Soundgarden at the Orpheum Theatre, 2/2/13
|Photo By Steve Cohen|
An Evening With Soundgarden
Orpheum Theatre, Minneapolis
February 2, 2013
In their first Twin Cities appearance in 19 years, Soundgarden aggressively turned back the clock on Saturday night at a sold-out Orpheum Theatre. The grunge veterans treated the boisterous, well-lubricated crowd to the restless sounds of their unsettled origins during a spirited 2 1/4 hour performance. Their scorching 26-song set surprisingly dug deep into their classic early material, especially during the show's raucous start, and the four new songs on offer from the recently released King Animal (their first studio album since 1996's Down on the Upside) fit in pretty seamlessly alongside their older work.
As the curtain rose at long last on a Soundgarden show in Minnesota, the quartet launched into a slow-burning oldie straight from the start, easily winning over longtime fans with a dark, moody take on "Incessant Mace," from their 1988 debut full-length Ultramega OK. The slow, restrained live reworking of the classic track contained musical elements of the far more familiar "New Damage," but the song and the band gradually caught fire. Frontman Chris Cornell paced around restlessly before perching himself on top of the monitors lining the front of the stage as the mercurial older number truly took flight.
"Minneapolis, how are you feeling? It's been a long time, too long," Cornell said, before introducing the next shocking number, "This is from our first EP with Sub Pop," as the band tore into the sludgy brutality of Screaming Life's lead-off track, "Hunted Down." After the number drew to a fitful close, Cornell asked drummer Matt Cameron how long it truly has been since the band played Minneapolis, with the band mistakenly thinking it was all the way back in 1992 before the crowd corrected them that it was '94.
|Photos By Steve Cohen|
"It's been too fucking long, that's how fucking long it's been," Cornell said emphatically, before addressing the wintry snow falling outside. "What a quintessentially beautiful Minneapolis/St. Paul evening for us to come back here. It's exactly as I'd hoped it would be out there. It's fucking beautiful." And with that, guitarist Kim Thayil led the guys through a storming rendition of "Flower."
"Outshined" quickly gave the younger fans an anthem to sing along to, especially on the "Looking California, but feeling Minnesota" line, which Cornell used to warmly bond with the supportive crowd. It was a triumphant moment, with Cornell nailing all of the notes before taking a well-earned deep bow as the fiery song drew to a close. Chris stripped down to a white T-shirt and strapped on a guitar for a hard-charging run through of "Let Me Drown," as the Badmotorfinger logo flashed on a giant screen behind the band (a bit odd, since the track is on Superunknown). It was a loose rendition and far from technically perfect, causing Ben Shepherd to laugh uproariously at one point.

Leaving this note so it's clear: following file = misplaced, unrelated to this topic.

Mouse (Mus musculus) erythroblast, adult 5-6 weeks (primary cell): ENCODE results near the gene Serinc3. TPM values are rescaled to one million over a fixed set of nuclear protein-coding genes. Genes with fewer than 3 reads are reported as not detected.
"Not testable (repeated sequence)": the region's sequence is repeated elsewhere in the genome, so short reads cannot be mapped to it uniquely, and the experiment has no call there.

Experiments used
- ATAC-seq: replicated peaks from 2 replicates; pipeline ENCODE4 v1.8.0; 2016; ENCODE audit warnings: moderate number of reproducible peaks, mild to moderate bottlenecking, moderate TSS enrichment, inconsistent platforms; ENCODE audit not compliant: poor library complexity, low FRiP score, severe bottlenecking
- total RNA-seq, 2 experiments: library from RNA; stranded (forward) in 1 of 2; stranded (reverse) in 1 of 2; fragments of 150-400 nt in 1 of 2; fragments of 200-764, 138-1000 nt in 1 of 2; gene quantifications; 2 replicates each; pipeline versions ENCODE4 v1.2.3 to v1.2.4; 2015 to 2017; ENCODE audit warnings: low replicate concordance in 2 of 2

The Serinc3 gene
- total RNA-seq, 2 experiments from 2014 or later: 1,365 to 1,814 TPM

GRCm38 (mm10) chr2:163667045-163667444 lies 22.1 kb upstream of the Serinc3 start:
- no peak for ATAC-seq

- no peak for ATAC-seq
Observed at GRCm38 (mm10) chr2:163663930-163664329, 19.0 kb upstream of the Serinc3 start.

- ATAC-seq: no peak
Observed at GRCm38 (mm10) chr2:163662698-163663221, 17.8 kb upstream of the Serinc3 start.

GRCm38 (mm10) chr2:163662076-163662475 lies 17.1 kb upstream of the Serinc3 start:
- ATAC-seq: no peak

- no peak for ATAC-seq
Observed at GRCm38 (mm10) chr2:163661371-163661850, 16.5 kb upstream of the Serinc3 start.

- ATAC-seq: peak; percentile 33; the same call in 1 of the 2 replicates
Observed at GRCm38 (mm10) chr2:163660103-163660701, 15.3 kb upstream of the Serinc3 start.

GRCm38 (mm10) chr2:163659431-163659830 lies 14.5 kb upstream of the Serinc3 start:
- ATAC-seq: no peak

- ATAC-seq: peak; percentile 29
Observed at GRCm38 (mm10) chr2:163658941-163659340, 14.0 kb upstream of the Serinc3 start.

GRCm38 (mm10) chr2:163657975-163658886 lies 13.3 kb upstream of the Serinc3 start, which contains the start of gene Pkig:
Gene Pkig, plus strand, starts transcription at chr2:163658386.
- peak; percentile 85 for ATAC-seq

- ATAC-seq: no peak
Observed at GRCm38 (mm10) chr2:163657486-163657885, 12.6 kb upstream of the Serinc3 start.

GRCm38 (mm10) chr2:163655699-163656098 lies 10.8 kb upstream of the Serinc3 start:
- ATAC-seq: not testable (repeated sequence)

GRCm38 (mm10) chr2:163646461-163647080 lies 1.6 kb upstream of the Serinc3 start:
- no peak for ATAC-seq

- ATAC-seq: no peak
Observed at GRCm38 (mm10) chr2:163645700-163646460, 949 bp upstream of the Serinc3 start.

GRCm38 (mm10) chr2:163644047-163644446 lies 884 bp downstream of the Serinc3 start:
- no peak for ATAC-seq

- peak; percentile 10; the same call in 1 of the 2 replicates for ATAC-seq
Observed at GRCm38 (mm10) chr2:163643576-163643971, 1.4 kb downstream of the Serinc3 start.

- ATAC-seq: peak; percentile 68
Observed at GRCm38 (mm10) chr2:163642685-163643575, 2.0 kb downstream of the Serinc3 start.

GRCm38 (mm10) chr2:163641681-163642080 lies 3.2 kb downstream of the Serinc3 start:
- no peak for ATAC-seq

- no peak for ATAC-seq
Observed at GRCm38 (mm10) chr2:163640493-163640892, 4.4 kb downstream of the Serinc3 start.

Cornell snuck in a couple subtle lines from "Jesus Loves Me" before the group really caught fire on a blistering rendition of "Jesus Christ Pose," which took on a punkish, breathless urgency and was one of the night's clear highlights. "We're going to do one more older one before we play you a new song," Cornell explained before the group dusted off a simmering, punishing take on the Louder Than Love standout, "Gun," which gradually built to an untamed squall that featured Shepherd and Cornell locking in on their wild discord.
|Photo By Steve Cohen|
New song "By Crooked Steps" had a lot to live up to, coming as it did after all those volatile early songs, and the blustery track fit seamlessly within the band's explosive start. A plodding, indecisive version of "Rhinosaur" was the only misstep at the beginning of the set, but the band quickly remedied that with a dynamic, impassioned rendition of "Hands All Over" really set the regal theatre off. It was 45-minutes into the show, and the group had only played one new song.
Cornell addressed how "Hands All Over" was written before environmentalism became fashionable, and that "Gun" was written when Reagan was president, before the band brought us boldly into the here and now with a forceful take on their new single, "Been Away Too Long," complete with ominous wintry scenes on the screen behind them that looked an awful lot like the city did that night. A hypnotic, expansive take on "My Wave" quickly followed, and found the band locked into a mesmerizing groove at the end.
A desolate image of an abandoned country cross at a long-forgotten burial site complimented the moody desolation of "The Day I Tried To Live," after which the crowd roared their appreciation. "Thank you very much," Cornell muttered before catching himself on his slight, Elvis-like drawl. "That was kind of Memphis of me, wasn't it? I'm from the Pacific Northwest, so if that happens it's entirely an accident." The show continued down a dark, introspective path, as forlorn but still stirring versions of "Blow Up the Outside World," "Fell On Black Days," and "Zero Chance" all brought a gloomy edge to the performance.